A note by Philip Roth, written in a first edition of Portnoy’s Complaint, which he recently reread after 45 years.
I’m intrigued by this new device, called the Hemingwrite. Currently under development, it is a sort of typewriter for the internet age, a simple plain-text word processor with wifi capability that allows it to sync documents with Google Docs and Evernote. That is a perfect combination. It lets jittery, easily distracted writers like me do the one thing we absolutely must — disconnect from the web — while still providing the benefits of cloud syncing and backup. I am not crazy about the over-the-top retro design, which feels self-conscious, but I hope the machine makes it into production, whatever its final design might be. I’d love to try one. For years I have used a variety of devices to shut myself off from the internet while writing: an old, pre-wifi ThinkPad, a simple keyboard device called an AlphaSmart Neo (now lamentably discontinued). This could be a useful tool for gadget-heads like me whose gadgets, alas, tend to get in the way.
[M]ost of the books I have written and those I intend to write originate from the thought that it will be impossible for me to write a book of that kind: when I have convinced myself that such a book is completely beyond my capacities of temperament or skill, I sit down and start writing it.
One starts off writing with a certain zest, but a time comes when the pen merely grates in dusty ink, and not a drop of life flows, and life is all outside, outside the window, outside oneself, and it seems that never more can one escape into a page one is writing, open out another world, leap the gap.
Instead of making myself write the book I ought to write, the novel that was expected of me, I conjured up the book I myself would have liked to read, the sort by an unknown writer, from another age and another country, discovered in an attic.
To judge by the clock, the present moment is nothing but a hairline which, ideally, should have no width at all — except that it would then be invisible. If you are bewitched by the clock you will therefore have no present. “Now” will be no more than the geometrical point at which the future becomes the past. But if you sense and feel the world materially, you will discover that there never is, or was, or will be anything except the present….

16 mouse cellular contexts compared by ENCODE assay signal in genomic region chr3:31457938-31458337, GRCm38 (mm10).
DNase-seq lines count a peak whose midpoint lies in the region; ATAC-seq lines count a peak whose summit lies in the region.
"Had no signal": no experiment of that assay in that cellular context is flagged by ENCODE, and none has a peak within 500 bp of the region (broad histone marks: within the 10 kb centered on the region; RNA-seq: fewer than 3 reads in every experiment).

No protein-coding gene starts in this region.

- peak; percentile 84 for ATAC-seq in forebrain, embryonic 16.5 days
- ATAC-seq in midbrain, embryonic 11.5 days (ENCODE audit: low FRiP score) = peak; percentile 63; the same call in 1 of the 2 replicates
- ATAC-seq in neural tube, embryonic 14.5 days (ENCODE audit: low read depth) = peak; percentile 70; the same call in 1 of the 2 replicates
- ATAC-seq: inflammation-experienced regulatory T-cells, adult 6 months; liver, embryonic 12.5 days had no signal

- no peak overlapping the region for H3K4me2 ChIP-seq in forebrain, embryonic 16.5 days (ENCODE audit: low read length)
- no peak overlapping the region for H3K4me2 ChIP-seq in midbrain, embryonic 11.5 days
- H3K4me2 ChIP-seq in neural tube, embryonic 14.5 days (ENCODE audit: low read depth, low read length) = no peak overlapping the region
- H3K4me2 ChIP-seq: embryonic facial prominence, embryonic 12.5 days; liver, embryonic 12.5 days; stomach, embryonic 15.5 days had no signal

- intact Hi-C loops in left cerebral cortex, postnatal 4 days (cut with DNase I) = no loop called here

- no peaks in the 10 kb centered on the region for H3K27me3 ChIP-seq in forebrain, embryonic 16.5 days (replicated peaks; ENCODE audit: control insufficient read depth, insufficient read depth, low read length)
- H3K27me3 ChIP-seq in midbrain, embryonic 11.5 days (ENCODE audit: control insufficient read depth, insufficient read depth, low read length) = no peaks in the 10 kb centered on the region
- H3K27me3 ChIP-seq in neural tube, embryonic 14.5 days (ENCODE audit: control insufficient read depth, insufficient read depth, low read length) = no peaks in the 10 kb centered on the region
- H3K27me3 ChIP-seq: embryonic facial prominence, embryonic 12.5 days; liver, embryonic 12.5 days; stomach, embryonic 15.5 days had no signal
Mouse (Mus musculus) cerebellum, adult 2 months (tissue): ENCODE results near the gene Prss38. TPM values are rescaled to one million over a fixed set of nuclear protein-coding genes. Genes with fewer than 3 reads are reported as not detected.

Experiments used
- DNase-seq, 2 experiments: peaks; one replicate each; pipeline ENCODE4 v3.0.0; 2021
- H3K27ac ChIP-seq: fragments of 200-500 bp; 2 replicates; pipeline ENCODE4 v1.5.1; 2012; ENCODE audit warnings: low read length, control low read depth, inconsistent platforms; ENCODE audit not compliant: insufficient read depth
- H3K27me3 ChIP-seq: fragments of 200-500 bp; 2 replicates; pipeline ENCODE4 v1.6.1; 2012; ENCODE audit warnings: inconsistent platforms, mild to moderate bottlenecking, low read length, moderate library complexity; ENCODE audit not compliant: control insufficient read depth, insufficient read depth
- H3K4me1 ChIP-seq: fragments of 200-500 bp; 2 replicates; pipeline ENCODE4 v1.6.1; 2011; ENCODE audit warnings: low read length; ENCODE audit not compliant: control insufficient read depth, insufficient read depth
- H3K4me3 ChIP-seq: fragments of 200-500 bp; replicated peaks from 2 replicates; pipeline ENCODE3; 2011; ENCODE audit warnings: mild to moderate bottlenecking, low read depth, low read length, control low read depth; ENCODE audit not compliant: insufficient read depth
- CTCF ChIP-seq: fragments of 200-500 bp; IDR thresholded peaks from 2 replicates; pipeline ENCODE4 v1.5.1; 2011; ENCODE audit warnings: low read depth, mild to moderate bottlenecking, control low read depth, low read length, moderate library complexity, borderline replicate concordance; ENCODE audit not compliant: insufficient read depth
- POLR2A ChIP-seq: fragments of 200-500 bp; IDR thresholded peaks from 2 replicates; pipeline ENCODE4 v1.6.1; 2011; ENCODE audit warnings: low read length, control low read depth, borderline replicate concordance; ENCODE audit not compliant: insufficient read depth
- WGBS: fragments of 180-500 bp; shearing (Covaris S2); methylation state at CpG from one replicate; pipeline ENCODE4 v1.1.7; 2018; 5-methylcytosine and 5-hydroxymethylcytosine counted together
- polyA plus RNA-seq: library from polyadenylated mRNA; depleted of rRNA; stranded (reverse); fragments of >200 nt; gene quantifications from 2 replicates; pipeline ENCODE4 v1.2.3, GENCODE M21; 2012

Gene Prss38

For the perfect accomplishment of any art, you must get this feeling of the eternal present into your bones — for it is the secret of proper timing. No rush. No dawdle. Just the sense of flowing with the course of events in the same way that you dance to music, neither trying to outpace it nor lagging behind. Hurrying and delaying are alike ways of trying to resist the present.
Mario Puzo thought he was slumming when he wrote The Godfather. He was broke, an aspiring literary novelist with some respectful reviews but not many sales, and he hoped that a thriller about the mob might make a quick buck. … In fact, the writing of The Godfather released something fresh in Puzo’s imagination—a streak that was both potboilerish and also a little baroque—and if the result wasn’t “literary,” exactly, it was great pop fiction. … The director of those movies, Francis Ford Coppola, originally felt about them the way Puzo felt about his book; he considered them commercial hackwork compared with his more “artistic” films like “Rumble Fish” and “One From the Heart.” And as in Puzo’s case, that attitude actually proved liberating, enabling Mr. Coppola to adopt a style that was grander and more operatic—more “epic,” to use the Hollywood term—but also less arty and self-conscious than the one he used for his more personal projects. Mr. Coppola’s “Godfather” enterprise went off the rails in “Part III,” which came out in 1990, when self-importance again seemed to overtake him (along with his star, Al Pacino) and he was no longer in touch with the story’s roots in pop culture and gangster-movie mythology.